Protecting the Orange Cosmos – to Brexit and beyond!9th April 2018
Views from: Barrie Hunt, Technical Development Manager, Monsanto and BCPC member of its Executive Board
I recently came across a paper I co-authored seven years ago at the Crop Protection in Southern Britain conference entitled ‘Which crop protection product has the widest range of approved uses in the UK and why?’ This was a serious yet somewhat light-hearted look at the extensive range of crops which could be treated with the biological insecticide, Bacillus thuringiensis kurstaki. If I remember correctly it was an impressive 178.
And this got me thinking about the range of product use situations for which crop protection companies need to generate data and which our regulatory authority, Chemicals Regulation Division (CRD), subsequently needs to evaluate.
I decided to investigate. A quick review of CRD’s pesticide database drop down list (https://secure.pesticides.gov.uk/pestreg/ProdSearch.asp) revealed 191 crops/situations – and that excludes differentiation between, for example, winter and spring wheat, barley, oats and oilseed rape which would add another four ‘crops’.
If we also dare to consider the list of minor crops, typically covered by Extensions of Authorisation for Minor Use (EAMU), known colloquially as ‘emus’, the expectation we have of our regulators goes into orbit with over 600 more crop or use situations.
And if we multiply all that by almost thirty ‘Crop qualifiers,’ such as Around, Indoor, Outdoor, Seedling etc., then the range of uses for which applications can be made runs into thousands.
Scrolling down though the CRD lists was a rather interesting and eye-opening exercise. It threw up crops for which I’d never have expected authorisations to be required for use here in the UK, such as tea, coffee, cocoa, ginger and even bananas. Fans of the Ancient Britons will be delighted to discover that woad has a range of options available.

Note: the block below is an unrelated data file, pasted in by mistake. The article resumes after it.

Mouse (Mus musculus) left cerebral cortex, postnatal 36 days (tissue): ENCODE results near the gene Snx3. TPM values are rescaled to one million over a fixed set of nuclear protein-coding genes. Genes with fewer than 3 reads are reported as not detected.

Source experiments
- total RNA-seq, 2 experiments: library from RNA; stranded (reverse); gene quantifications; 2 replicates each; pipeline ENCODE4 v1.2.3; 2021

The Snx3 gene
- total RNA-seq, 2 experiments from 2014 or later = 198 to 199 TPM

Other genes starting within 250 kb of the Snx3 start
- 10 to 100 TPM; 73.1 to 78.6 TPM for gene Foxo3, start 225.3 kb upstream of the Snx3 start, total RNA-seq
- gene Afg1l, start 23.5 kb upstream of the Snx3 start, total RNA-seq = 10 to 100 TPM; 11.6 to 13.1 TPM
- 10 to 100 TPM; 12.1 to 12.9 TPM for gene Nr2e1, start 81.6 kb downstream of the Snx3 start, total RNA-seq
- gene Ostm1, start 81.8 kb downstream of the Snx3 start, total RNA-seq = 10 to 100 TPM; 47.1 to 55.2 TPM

There were some crops that I’ve never heard off – all sorts of trendy new vegetables (or at least I presume that’s what they were!).
My favourite has to be Orange Cosmos – it jumped out at me. I had absolutely no idea what it was but it sounded very exotic! A quick Google informed me that it is a flower which was discovered by Spanish conquistadors on their journeys through Mexico searching for gold. The flowers and young leaves are grown for culinary use, such as in salads. Clearly, grass weeds can be a problem thus the EAMU for graminicide use.
Oddities on the lists include cut logs, interior landscapes and a rather vague ‘processed consumable products.’
These are just the crops or use situations. We haven’t even touched on the extensive range of pests, diseases or weeds which need to be considered. Or the growth or development to be promoted or regulated.
But on a serious note, the fact that we have a regulatory system capable of accommodating these minor yet important uses of plant protection products should be applauded. As should the various growers’ associations and levy bodies who work tirelessly to obtain these important authorisations.
As we move forward towards and beyond Brexit its is vitally important that this flexibility is maintained in whatever shape or form the UK’s future regulatory system takes. At present we have a process which appears to work well for all those involved and it ensures that producers of minor but high value crops are able to maintain access to vital crop production tools especially at a time when a conventional regulatory approach would result in registration costs prohibitively out of kilter with the commercial opportunity presented.
So, the next time you hear that there may be a delay in the approval of the latest new product, just take a moment to consider the enormous complexity of the regulatory maze, and the knowledge and experience required by both the crop protection companies and the national and European regulators in order to deliver new crop protection opportunities – whether for wheat, rape or Orange Cosmos!